• Every subject of a time travel story appears in the season finale, each of them convinced that Peabody and Sherman have made their lives worse.
    • In Wrath of the Hughes, Mr. Peabody finds Maria, who has survived the change in timeline and has been hiding out binge watching the season 1 dvd boxset she won in the previous episode. Peabody sees multiple clips from episodes highlighting Sherman and realizes Sherman can take care of himself.
  • Continuity Nod: Peabody often brings in historical characters that appeared in the movie as close friends.
    • In the time travel adventure with Koikawa Harumachi, while grabbing lunch, Peabody asks Sherman how Penny is doing. Sherman simply says "Good". A later episode features a man in a window holding up a sign saying "Where's Penny?", a common question asked by fans.
  • Couch Gag: The opening sequence shows a Mr. Peabody Museum. The banners on the outside advertise the subject of the given episode's time travel story.
  • Cuteness Proximity: Mrs. Hughes breaks out of her stoic state when she sees Baby Kenny.
    • No less than Napoleon Bonaparte does this when given a cat. Interesting considering the (dubious) claim that the little general was a severe ailurophobe.
  • Day in the Limelight: In Big Top Peabody/Taj Mahal, having lost his glasses and unable to read the actual intended time travel story, Peabody decides to instead recite from memory the story of how he met the show's swami Sweet Tune.
  • Determinator: When Mr. Peabody was about to give up on time travel, an article about a man named Joe Troplong, who's determination inspired Peabody to persevere and invent the WABAC. Indeed, when they go back in time to visit him he does indeed refuse to give up on anything, even when Easy Amnesia makes him believe what he wants to do is something he's blatantly not suited for.
  • Deranged Animation: The animation for the show can get pretty wild and exaggerated at points, particularly in season 4.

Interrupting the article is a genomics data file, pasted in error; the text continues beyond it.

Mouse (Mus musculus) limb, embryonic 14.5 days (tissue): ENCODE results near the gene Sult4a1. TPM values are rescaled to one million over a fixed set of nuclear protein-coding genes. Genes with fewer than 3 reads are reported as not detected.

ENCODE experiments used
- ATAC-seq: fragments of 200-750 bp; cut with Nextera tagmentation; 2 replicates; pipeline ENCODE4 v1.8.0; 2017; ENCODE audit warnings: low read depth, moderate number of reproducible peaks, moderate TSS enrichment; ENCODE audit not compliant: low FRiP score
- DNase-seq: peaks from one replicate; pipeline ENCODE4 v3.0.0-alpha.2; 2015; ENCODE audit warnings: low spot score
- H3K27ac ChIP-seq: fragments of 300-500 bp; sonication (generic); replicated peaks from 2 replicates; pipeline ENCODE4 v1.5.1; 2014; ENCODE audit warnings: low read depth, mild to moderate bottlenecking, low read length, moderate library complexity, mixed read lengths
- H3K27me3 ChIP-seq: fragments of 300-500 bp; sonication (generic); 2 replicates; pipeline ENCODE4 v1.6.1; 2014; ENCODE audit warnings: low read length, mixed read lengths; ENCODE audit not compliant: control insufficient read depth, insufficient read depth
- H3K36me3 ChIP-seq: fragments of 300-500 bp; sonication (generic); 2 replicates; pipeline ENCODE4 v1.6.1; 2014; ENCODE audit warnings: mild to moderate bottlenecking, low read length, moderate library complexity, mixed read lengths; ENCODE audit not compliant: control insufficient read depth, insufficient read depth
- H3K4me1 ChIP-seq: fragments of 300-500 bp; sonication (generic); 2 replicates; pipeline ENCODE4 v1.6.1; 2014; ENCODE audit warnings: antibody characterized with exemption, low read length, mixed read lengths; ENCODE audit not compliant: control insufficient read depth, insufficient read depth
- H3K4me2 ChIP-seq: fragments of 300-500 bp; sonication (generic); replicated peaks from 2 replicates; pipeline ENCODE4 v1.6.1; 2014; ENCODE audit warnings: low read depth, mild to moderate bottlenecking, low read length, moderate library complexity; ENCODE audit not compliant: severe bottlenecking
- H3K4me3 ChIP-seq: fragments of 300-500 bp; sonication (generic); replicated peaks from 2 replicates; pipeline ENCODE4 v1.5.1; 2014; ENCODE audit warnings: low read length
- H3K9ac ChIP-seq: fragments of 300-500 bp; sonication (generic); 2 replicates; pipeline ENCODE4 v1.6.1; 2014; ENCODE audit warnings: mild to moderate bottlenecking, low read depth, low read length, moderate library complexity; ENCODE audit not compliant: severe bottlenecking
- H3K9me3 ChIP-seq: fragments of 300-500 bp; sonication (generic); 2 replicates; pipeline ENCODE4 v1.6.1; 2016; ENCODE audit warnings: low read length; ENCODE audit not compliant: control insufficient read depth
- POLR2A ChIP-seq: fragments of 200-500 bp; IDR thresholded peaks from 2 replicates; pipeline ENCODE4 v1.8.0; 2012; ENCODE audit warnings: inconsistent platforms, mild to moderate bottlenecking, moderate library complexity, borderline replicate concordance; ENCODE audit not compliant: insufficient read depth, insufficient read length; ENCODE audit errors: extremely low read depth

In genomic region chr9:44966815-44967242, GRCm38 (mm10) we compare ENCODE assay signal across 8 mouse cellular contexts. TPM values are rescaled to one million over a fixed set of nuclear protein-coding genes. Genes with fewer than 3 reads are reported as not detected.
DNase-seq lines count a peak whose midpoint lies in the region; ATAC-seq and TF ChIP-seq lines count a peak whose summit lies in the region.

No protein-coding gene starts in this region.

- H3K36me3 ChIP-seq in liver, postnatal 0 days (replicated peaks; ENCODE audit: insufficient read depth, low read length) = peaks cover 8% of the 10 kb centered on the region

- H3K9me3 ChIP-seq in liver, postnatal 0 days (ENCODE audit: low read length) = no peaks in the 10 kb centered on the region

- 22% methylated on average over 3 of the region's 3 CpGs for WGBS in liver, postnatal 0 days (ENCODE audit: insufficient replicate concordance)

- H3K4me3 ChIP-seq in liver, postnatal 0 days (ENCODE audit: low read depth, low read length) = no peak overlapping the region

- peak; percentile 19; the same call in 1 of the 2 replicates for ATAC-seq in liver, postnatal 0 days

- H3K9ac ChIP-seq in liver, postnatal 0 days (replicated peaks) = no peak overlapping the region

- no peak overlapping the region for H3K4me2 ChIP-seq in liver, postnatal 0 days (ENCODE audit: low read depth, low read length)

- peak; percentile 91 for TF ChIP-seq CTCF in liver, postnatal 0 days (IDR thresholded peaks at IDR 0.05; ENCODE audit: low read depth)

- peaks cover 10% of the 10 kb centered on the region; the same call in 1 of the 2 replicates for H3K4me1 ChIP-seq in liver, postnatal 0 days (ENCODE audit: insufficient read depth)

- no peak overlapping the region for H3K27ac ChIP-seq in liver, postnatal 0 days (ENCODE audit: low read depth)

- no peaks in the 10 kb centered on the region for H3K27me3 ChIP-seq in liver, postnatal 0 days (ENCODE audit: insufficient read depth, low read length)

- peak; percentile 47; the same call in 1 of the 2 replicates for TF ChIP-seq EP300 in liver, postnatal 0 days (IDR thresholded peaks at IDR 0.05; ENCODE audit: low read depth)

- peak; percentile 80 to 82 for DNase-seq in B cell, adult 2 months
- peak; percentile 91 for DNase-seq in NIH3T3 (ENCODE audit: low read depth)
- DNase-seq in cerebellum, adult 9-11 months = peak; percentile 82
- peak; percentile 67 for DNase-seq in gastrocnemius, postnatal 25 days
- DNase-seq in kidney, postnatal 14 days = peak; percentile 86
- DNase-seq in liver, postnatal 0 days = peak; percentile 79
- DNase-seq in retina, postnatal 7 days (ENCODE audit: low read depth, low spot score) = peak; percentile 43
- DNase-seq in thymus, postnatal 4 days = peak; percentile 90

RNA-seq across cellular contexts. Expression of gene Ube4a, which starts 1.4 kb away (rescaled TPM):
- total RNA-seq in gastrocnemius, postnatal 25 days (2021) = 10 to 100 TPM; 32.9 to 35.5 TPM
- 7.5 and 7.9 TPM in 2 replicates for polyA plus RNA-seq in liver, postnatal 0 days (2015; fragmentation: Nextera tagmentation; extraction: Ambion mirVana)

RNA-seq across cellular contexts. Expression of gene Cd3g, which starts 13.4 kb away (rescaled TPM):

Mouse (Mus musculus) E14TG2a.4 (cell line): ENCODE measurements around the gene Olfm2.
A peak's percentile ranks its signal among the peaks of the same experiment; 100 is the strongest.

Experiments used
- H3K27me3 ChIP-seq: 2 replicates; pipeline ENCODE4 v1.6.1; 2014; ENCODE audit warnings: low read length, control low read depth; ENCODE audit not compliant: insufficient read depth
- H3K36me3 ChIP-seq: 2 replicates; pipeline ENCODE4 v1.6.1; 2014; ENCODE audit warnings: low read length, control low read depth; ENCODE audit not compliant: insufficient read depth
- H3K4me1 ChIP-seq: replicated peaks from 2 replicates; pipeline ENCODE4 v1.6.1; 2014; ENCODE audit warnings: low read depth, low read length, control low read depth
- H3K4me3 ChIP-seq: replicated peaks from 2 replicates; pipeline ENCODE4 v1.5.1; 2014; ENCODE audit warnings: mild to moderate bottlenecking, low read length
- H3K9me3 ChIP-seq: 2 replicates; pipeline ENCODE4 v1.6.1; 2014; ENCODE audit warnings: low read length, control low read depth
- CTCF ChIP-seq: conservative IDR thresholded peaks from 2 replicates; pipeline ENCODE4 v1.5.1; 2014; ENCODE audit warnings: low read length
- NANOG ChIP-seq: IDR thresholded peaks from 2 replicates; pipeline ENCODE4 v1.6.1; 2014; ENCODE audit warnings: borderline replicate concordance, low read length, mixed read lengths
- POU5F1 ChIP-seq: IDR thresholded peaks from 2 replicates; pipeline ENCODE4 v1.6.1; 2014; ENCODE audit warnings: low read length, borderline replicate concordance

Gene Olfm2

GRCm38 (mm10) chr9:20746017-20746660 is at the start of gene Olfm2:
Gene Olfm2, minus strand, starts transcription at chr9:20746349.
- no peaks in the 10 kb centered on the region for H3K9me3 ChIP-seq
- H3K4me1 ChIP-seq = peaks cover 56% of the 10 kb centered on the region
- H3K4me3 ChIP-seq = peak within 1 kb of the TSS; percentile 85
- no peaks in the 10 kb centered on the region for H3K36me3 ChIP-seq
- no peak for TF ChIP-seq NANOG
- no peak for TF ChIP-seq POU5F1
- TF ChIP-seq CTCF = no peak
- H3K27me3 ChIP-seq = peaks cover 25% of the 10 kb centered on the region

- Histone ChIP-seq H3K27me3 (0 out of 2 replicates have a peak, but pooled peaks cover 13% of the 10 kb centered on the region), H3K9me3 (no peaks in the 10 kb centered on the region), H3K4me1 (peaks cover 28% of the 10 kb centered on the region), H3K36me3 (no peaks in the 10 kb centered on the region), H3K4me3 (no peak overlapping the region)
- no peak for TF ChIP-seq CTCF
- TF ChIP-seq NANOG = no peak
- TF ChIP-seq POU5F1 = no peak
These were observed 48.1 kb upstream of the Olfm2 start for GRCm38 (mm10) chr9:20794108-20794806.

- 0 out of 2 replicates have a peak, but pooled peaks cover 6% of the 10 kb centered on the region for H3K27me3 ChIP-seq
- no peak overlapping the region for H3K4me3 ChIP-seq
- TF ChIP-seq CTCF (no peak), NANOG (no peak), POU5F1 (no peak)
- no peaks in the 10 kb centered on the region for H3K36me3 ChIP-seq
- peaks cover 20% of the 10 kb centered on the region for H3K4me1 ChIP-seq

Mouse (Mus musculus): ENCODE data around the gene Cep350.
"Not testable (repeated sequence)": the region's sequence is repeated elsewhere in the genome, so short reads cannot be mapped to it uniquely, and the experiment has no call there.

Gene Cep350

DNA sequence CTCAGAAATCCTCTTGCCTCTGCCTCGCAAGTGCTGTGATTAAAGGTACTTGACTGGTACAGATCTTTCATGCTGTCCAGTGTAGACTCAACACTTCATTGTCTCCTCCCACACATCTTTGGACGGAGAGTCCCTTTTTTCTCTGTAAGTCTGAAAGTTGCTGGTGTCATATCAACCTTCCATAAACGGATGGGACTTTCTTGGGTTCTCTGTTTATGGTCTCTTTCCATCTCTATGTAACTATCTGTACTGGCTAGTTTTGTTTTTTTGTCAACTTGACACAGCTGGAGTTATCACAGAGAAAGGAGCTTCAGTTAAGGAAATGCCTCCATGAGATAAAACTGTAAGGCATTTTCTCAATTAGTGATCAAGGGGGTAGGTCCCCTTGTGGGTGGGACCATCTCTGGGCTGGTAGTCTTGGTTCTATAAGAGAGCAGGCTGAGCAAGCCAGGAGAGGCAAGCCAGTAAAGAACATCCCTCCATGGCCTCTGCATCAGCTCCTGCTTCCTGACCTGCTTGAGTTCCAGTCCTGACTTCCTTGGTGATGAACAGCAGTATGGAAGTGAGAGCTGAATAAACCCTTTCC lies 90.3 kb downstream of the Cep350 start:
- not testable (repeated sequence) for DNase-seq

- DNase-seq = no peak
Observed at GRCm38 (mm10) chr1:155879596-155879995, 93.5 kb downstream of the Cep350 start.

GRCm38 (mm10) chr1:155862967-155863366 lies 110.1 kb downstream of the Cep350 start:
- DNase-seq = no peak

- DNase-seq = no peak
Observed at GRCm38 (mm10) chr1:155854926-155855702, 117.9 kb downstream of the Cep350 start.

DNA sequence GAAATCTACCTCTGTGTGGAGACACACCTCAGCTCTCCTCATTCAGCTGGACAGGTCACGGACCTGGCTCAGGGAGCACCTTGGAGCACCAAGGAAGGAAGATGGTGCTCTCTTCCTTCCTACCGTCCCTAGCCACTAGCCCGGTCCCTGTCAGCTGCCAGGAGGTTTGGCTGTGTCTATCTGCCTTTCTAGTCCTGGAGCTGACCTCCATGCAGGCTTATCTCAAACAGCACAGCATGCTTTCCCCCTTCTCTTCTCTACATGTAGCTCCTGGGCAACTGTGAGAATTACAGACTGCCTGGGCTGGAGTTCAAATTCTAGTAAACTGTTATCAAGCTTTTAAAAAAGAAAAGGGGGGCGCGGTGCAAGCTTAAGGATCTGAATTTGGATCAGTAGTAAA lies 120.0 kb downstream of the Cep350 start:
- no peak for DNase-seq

• Didn't Think This Through:
    • When Peabody is stuck in the elevator, Sherman tries to continue the show by himself, including performing a disappearing box magic trick, realizing too late that without a second person to open the box, he would get stuck inside.
    • Another episode involved a meteorite that gave out super powers, but over exposure to it causes to turn Mr. Hobson, their apartment manager, to turn into a full blown villain. Peabody fixes the problem by using the meteorite to get powers himself then flying it into the sun to turn everyone to normal. It doesn't hit him that the powers could cancel out as he flies back to space. Even lampshading it when he reverts back to normal and falls out of the sky.
  • Drop-In Character: As the show is filmed live in-universe from Mr. Peabody's apartment building, his neighbors have a tendency to do this. Special mention to Christine, a wannabe singer who on several occasions tries to use the show to launch a musical career.
  • Forced Transformation:
    • In the episode where Peabody and Sherman meet Ponce de León, whilse searching for the Fountain of Youth, they discover a fountain that turns them into dodos. They use this against two men from the retirement home who are chasing them and Ponce.
    • In the episode with John Sutter, Mr. Hobson turns Peabody into a unicorn, a dragon, a mug, and a frog.
  • Framing Device: The time travel stories are usually adventure that have already happen, so the night show segments built around them as a way for Peabody to tell in between segments.
  • I Do Not Like Green Eggs and Ham: P&S go to see Marco Polo bring Chinese noodles to Italy and invent Italian pasta, only to find that Marco Polo refuses to even try them.
  • Immediate Sequel: Played with, while the third season premiere opens some time after the finale, The Present-day Mr. Peabody begins narrating his time travel story exactly where the second season finale left off.
  • Interactive Narrator: Every so often Mr. Peabody will interact with the Narrator of the time travel stories, which is Mr. Peabody's future self. Even his alternate version gets in on it.
    Narrator Mr. Peabody: I quickly devised a flawless plan to break in. We would disguise ourselves as singing telegrams dressed as giant stamp pads and...
    Alternate Mr. Peabody: (Narrating) But the plan was complete garbage.
    Story Mr. Peabody: Well, Mr. Narration Interruptus, what exactly is wrong with my plan?
  • Eldritch Location: The inside of a black hole, where the rules of physics do not apply.
  • Elevator Failure: An episode opens with an elevator malfunction that traps Mr. Peabody inside for most of the show.
  • End-of-Series Awareness: "The Perfect Perfect Show Again Again/Abraham Lincoln" celebrates finality as it's main topic. And while it is celebrated as the last episode of the season, the delay between "Last Episode" and "Of the Season" gets longer each time the phrase comes up.
  • Epic Tracking Shot: The visuals for Katie Herzig's Telegraph song consist of one long pan from left to right as it follows a telegram being sent along the wire.
  • Every Episode Ending: Like the original cartoon, every time travel story ends with Mr. Peabody delivering a bad pun.